Thus we go into the Joint Venture axis of Force XXI with great confidence that our baseline organization, the new divisional MI battalion, is about right, our systems are leading-edge information age technology, and our doctrine is proven and solid. We also know the leadership of the 4th ID (M), including the commanding general and MI leaders, understand how to optimize the employment of these capabilities.
While we are very confident that MI will play a major, positive role in the EXFOR AWEs, we also have another responsibility: to identify any vulnerabilities a digitized Force XXI may have. To this end we are working with the Director of Information Systems, Command, Control, Communications and Computers (DISC4) from the Army Secretariat; the Army Digitization Office; the Department of the Army Deputy Chief of Staff for Operations; INSCOM; and the Army Communications and Electronics Command. We will conduct a Red Team assessment to identify potential vulnerabilities and develop affordable and practical counters to them. This is a top priority for the Chief of Staff, Army (CSA), and one we will conduct in conjunction with Joint Venture AWEs on a not-to-interfere basis.

Impacts on MI

The possible results of the TDA and institutional Army vector are not as clear. While we have reengineered INSCOM and made it 37 percent smaller, and reduced the size of the Office of the Deputy Chief of Staff for Intelligence (ODCSINT) significantly, both stand to change even more in the Force XXI process. The CSA wants to reduce the number of MACOMs and the size of the Army staff significantly. A series of functional area assessments are reviewing MACOMs, and we have briefed the Vice CSA on command and control options for INSCOM. Some of those options will change its status as a major command but it is our intention to try to keep INSCOM intact as an operational command regardless of whether it retains its status as a MACOM.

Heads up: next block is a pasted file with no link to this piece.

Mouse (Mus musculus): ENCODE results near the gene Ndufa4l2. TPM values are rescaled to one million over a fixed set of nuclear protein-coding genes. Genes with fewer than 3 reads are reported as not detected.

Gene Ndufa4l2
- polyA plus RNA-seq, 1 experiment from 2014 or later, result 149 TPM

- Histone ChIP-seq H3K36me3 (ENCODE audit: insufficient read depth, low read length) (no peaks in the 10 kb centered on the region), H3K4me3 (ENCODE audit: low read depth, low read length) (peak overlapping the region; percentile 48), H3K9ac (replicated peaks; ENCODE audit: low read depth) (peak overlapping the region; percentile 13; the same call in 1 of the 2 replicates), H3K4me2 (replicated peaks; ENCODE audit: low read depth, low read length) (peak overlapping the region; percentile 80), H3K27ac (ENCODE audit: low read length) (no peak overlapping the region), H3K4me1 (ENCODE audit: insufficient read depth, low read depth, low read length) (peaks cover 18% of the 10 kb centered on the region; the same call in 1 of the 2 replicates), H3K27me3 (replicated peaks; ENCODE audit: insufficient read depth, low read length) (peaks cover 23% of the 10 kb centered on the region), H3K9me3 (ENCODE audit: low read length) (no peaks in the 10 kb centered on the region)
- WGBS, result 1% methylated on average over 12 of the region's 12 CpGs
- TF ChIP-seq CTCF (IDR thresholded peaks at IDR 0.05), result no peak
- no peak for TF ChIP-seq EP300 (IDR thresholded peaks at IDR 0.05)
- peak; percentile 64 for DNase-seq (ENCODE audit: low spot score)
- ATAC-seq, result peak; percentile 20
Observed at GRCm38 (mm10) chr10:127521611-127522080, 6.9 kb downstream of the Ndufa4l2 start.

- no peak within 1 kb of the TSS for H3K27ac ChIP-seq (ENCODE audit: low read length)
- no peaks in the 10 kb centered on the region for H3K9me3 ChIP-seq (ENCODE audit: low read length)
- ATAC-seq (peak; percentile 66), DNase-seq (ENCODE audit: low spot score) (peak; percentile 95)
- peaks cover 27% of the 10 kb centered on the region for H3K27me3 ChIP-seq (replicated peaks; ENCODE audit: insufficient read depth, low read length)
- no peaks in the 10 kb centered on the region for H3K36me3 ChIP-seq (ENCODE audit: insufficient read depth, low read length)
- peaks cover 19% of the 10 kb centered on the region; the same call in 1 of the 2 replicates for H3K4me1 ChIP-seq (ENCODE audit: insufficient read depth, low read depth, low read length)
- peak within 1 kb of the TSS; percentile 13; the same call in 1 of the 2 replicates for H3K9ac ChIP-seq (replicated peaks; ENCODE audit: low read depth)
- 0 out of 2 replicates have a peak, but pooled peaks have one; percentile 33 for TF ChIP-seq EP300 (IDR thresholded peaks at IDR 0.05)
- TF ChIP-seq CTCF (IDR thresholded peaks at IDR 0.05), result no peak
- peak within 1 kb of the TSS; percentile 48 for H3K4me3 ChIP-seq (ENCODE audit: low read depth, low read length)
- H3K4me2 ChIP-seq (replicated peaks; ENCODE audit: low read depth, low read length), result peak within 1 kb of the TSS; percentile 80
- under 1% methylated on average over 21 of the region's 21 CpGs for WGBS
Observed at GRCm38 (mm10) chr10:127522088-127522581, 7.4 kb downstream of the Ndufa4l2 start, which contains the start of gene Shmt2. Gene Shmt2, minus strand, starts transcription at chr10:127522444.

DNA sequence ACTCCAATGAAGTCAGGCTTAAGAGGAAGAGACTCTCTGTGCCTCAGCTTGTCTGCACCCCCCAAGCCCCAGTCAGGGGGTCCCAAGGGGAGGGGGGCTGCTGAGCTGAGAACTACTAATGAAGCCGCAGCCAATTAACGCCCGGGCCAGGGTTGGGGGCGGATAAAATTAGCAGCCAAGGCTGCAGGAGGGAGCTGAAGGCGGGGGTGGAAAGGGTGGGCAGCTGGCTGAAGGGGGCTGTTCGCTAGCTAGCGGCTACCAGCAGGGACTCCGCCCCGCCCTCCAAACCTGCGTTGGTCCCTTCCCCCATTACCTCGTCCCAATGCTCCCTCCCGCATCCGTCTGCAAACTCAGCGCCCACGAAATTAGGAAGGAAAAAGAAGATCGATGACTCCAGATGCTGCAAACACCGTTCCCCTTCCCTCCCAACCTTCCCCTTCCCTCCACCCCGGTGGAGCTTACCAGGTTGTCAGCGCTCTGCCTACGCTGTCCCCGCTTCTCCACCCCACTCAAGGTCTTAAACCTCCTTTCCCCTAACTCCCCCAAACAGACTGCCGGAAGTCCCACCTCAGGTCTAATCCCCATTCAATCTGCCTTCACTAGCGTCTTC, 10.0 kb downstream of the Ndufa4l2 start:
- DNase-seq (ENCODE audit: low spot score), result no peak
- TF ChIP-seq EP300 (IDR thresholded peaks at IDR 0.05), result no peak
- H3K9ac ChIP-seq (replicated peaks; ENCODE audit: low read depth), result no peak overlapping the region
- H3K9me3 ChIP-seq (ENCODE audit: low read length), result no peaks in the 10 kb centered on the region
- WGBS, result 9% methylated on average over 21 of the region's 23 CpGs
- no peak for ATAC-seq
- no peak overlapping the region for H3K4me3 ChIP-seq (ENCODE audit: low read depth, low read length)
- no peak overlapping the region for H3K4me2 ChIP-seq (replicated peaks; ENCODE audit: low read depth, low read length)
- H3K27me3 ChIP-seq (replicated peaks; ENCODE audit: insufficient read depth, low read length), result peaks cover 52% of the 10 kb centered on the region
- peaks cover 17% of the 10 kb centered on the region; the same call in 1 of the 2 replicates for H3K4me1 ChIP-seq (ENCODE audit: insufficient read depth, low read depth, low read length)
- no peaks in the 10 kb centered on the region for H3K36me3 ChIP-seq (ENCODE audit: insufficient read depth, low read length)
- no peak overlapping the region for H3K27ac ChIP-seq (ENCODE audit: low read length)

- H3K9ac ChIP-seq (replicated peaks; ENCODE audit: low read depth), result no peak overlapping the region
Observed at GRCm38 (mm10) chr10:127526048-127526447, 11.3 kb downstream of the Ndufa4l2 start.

If the Army further reduces the size of ODCSINT in this process, we will have to divest functions we can no longer do more with less. We are now in the process of attempting to identify functions to divest.


The Force XXI process is active and ongoing. Again, it is a journey, not a destination. We will continue to redesign the Army in a series of rolling baselines as we inject new technology and new operational and organizational constructs to optimize the capabilities it provides. MI is well postured to lead Force XXI to the 21st century, as it should be. However, we too will change. It is imperative that each of us participates actively in this process to ensure MI continues to have the ability to provide responsive support to commanders and remains Always Out Front.
Lieutenant General Menoher is currently the U.S. Army Deputy Chief of Staff for Intelligence (DCSINT). He served as the Commander, U.S. Army Intelligence Center and Fort Huachuca, Fort Huachuca, Arizona, from 1989 through 1993 and was Commander, INSCOM, from 1993 to 1994. Readers who wish more information may contact the DCSINT Initiatives Group at (703) 695-2968, DSN 225-2968, or E-mail